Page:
Christmas Day (B)

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A sermon preached by Pastor Robert Schaefer

First & Spring Creek Lutheran Churches

The Nativity of Our Lord – December 25, 2005

Text: John 1:1-14

Friends in Christ, grace to you and peace from God our Father and the Lord Jesus Christ. Amen.

It all began with a Word. Not just any word, of course, but the Word – God’s Word. Before there was a Church, before there was a world, there was the Word. Creation dawns, and we find God speaking to himself; as God speaks his Word, the very thing he names bursts onto the scene. Light! Sky! Land! Sea! The Word has hardly left God’s mouth – it is still hanging in the hushed, still air – and immediately it is at work, drawing something from nothing, accomplishing God’s creative purpose. Once the Word is let loose, there can be no doubt – it will achieve what God desires. God himself says so: “my word … that goes out from my mouth … shall not return to me empty,” he declared to Isaiah the prophet, “but it shall accomplish that which I purpose, and succeed in the thing for which I sent it.”

You and I use words casually, even carelessly, but God never wastes a word. That’s not to say God is silent; in fact, God is constantly speaking. Unlike us, however, God’s every word is deliberate, carrying within itself the power of creation. God’s Word is the farthest thing from celestial chatter; every word spoken by God is in fact a sure promise of something yet to come.

It’s sometimes said of men that they are as good as their word. There is no difference between what they speak and what they do; if such a man gives you his word, you can be sure that he will move mountains to make whatever he has proposed come to pass. A man like this, who is as good as his word, can be counted on, even when the odds seem stacked tall against his promise.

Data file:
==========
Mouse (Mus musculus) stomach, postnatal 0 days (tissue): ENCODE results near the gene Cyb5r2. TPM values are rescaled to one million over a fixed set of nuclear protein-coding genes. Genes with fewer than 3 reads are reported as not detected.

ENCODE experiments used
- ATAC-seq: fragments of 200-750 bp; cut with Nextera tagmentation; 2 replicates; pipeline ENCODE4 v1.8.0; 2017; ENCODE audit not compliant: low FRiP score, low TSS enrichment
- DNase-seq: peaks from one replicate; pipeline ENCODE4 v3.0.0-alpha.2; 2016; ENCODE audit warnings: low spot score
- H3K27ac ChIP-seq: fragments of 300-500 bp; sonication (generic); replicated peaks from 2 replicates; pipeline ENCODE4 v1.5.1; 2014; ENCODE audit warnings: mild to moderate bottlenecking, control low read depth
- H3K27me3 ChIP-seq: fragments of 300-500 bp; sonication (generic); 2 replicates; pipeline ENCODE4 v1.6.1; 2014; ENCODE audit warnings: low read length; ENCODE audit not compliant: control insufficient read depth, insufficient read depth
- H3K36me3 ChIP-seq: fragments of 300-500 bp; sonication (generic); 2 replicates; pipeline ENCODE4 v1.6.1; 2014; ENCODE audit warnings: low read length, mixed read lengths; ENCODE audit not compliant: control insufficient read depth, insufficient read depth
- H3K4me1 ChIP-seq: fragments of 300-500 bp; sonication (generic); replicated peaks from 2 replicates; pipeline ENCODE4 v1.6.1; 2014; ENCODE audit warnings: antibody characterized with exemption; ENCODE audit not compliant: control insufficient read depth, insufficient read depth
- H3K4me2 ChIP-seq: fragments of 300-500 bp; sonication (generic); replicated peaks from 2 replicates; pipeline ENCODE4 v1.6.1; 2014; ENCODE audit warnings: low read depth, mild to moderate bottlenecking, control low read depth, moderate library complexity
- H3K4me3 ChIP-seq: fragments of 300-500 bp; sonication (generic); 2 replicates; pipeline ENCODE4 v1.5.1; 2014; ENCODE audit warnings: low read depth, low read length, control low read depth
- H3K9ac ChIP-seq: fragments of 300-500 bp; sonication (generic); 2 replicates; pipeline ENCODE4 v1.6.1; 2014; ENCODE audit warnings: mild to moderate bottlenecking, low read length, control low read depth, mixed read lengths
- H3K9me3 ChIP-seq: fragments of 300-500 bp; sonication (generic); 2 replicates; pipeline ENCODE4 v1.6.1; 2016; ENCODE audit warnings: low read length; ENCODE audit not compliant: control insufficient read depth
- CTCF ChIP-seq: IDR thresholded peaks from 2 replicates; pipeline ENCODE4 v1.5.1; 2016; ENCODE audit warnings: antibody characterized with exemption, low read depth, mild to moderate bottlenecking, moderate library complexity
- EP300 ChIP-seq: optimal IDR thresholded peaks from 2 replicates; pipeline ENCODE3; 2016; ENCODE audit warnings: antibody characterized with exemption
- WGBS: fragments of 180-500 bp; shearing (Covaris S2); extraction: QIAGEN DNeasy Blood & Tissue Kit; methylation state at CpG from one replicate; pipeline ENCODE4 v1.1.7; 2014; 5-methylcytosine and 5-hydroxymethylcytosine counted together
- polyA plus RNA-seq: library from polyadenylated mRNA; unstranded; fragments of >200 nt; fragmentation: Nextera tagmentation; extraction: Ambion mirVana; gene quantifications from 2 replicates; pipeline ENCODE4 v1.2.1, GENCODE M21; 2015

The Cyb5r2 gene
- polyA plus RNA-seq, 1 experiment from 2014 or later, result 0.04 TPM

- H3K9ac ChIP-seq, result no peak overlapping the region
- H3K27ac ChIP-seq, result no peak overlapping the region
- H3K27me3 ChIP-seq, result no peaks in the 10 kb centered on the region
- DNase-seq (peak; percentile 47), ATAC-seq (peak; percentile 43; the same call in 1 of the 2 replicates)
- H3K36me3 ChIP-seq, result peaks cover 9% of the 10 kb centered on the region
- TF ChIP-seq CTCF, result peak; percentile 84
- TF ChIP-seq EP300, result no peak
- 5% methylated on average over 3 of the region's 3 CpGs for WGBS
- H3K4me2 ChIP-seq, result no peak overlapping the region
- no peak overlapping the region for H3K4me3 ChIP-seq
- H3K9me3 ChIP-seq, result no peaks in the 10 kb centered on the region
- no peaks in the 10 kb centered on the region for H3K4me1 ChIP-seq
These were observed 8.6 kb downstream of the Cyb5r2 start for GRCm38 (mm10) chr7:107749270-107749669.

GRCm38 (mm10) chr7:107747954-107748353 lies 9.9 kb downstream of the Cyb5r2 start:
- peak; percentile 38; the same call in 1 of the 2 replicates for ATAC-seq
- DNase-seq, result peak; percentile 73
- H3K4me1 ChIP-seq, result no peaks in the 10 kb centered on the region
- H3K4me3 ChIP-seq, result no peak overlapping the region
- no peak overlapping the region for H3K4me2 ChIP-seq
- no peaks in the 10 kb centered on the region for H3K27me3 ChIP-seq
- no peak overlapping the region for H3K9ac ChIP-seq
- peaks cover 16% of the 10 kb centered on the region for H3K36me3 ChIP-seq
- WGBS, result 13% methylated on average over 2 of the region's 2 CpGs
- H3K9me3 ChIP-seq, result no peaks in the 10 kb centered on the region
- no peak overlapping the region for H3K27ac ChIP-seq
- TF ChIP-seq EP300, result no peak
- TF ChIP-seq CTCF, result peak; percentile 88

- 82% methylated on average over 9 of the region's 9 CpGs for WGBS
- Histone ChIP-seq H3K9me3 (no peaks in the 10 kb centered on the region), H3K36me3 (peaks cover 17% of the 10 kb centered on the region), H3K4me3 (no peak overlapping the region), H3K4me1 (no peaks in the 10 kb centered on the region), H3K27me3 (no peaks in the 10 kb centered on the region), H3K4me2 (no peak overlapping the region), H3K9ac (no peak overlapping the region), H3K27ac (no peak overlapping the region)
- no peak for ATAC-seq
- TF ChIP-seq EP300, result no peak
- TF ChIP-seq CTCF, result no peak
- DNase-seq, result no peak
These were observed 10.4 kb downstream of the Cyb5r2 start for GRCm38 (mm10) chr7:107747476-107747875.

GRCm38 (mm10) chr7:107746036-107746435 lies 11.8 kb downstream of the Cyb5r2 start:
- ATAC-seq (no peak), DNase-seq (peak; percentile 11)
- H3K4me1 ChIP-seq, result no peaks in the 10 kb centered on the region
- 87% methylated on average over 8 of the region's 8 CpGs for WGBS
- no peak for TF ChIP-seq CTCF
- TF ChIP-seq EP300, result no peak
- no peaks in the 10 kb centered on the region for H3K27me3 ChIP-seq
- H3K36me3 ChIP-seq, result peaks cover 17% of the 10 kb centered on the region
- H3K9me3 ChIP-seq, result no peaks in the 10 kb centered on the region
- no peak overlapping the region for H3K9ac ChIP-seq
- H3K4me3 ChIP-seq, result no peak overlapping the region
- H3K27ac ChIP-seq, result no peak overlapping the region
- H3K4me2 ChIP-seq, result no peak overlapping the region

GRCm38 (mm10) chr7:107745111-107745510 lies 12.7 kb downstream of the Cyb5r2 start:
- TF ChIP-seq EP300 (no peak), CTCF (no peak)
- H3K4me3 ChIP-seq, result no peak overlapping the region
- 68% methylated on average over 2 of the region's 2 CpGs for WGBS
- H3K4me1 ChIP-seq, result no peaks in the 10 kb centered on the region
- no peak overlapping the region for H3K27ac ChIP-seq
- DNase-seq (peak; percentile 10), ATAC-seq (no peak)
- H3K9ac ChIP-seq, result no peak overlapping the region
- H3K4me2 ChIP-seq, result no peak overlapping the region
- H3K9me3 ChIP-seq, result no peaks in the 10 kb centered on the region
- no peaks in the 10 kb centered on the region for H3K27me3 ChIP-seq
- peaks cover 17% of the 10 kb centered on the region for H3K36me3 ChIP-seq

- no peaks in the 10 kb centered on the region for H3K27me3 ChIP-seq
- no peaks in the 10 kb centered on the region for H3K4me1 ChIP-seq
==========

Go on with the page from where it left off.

The story is told of Andrew Carnegie’s visit to Princeton University in the year 1902. The steel tycoon had worked furiously to build his fortune, and now he was laboring just as mightily to give his wealth away. After a full-court press by Woodrow Wilson, who was then president of Princeton, Carnegie agreed to visit the campus. With visions of libraries and science labs dancing in his head, President Wilson showed the millionaire around his university, making sure to point out areas where the Carnegie fortune could be put to especially good use.

After a very full day of touring, Wilson escorted his guest to the train station. Boarding the train, Carnegie turned and thanked the president for a very instructive day at Princeton. What’s more, he had made a decision: “I know exactly what Princeton needs,” Carnegie declared, “and I intend to give it to her.” At that moment, Wilson must surely have thought he’d hit the jackpot.

“Yes, I know what Princeton needs,” Carnegie continued. “It’s a lake. Princeton should have a rowing crew to compete with Harvard, Yale, and Columbia.” And with that bombshell, Andrew Carnegie left his dumbfounded host gaping on the platform, and boarded the train. A lake! What sort of bizarre joke was this? What kind of man promises to create a lake where none ever existed, simply so that a college might form a rowing crew? Wilson must have thought the day – and perhaps Andrew Carnegie’s sanity – a complete loss.